Attus, an editorial designer for the past 25 years, spoke about how the graphics in a newspaper are “at the service of the text,” and how creative forms of data visualization, including illustrations, diagrams and graphs, can help readers better understand and interact with the text. He also described the dramatic changes in the past decade to the ways in which newspapers are presented, and how more-visual content is becoming increasingly necessary and affecting the look of newspapers.

This year’s conference is the 10th hosted by the consulate in Saudi Arabia, and a different language-related theme is chosen each year, said Elisabetta Martini, the consul general in Jeddah. Last year’s theme was cinema, as expectations grew that theaters would reopen in the Kingdom.

“The tool we communicate the Italian language through is the network, the internet,” said Martini. “So we organized a series of seminars on how the network changes the language and changes the Italian language in particular. We are promoting the Italian language, Italian newspapers, and Italian designs.

“This year we are also promoting Saudi theater, and we are hosting a play next week titled ‘Head Over Heals Going to Italy.’ In this way, we are bridging cultures.”

Italian Language Week was launched in 2001 by the Ministry of Foreign Affairs and International Cooperation and the Accademia della Crusca. They were subsequently joined in the initiative by Switzerland, where Italian is one of the official languages.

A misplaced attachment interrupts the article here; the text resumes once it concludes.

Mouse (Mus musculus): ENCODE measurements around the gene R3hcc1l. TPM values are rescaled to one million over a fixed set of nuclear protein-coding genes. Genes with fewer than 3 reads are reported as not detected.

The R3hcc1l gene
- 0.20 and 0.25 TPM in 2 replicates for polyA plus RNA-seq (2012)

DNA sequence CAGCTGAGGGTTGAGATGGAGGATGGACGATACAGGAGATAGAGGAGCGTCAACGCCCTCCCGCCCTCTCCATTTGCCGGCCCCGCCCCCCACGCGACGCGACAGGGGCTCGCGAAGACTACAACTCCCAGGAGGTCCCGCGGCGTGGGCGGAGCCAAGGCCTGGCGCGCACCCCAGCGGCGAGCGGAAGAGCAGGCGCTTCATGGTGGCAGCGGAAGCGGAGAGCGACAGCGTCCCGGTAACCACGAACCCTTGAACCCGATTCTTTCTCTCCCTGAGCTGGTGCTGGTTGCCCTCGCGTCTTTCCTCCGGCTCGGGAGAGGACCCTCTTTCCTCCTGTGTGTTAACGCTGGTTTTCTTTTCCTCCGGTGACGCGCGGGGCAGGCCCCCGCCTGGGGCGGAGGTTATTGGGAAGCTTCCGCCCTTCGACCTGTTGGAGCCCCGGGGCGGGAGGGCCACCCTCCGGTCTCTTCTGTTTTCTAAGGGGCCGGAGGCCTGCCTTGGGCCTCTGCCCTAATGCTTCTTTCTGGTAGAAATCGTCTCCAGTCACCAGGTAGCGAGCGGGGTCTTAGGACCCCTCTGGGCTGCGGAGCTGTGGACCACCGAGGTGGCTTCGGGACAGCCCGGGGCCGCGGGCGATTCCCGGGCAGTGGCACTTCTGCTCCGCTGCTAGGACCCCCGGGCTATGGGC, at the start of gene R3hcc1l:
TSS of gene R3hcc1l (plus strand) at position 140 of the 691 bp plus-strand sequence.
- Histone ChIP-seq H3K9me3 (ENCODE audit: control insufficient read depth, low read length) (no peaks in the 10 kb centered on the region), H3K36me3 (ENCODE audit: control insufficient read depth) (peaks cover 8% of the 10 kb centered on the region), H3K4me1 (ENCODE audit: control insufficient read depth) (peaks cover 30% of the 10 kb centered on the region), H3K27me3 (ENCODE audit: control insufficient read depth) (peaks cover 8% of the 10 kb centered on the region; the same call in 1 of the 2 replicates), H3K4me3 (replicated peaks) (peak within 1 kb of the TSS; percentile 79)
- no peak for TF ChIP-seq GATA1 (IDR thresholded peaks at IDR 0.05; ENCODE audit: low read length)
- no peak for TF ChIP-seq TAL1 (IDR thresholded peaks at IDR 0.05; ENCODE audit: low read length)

The Jeddah conference ended with a movie and pizza night, including a screening of the film “Finding Camille.”

“It is a recent (2017) Swiss-Italian movie,” said Charles Lardy, adviser to the political and economic sections at the embassy of Switzerland in Riyadh. “It tells the story of (a family dealing with) a severe case of Alzheimer’s. A woman’s father, who used to be a war journalist, is losing his memory and she decides to take him trip to relive parts of his life to help him regain his memory.

“The Italian language is the third language spoken in Switzerland, by 20 percent of the population, after French, which is spoken by 25 percent, and German, by 65 percent. We have a very old tradition of federalism that represents every part of our society, and we try to promote that.”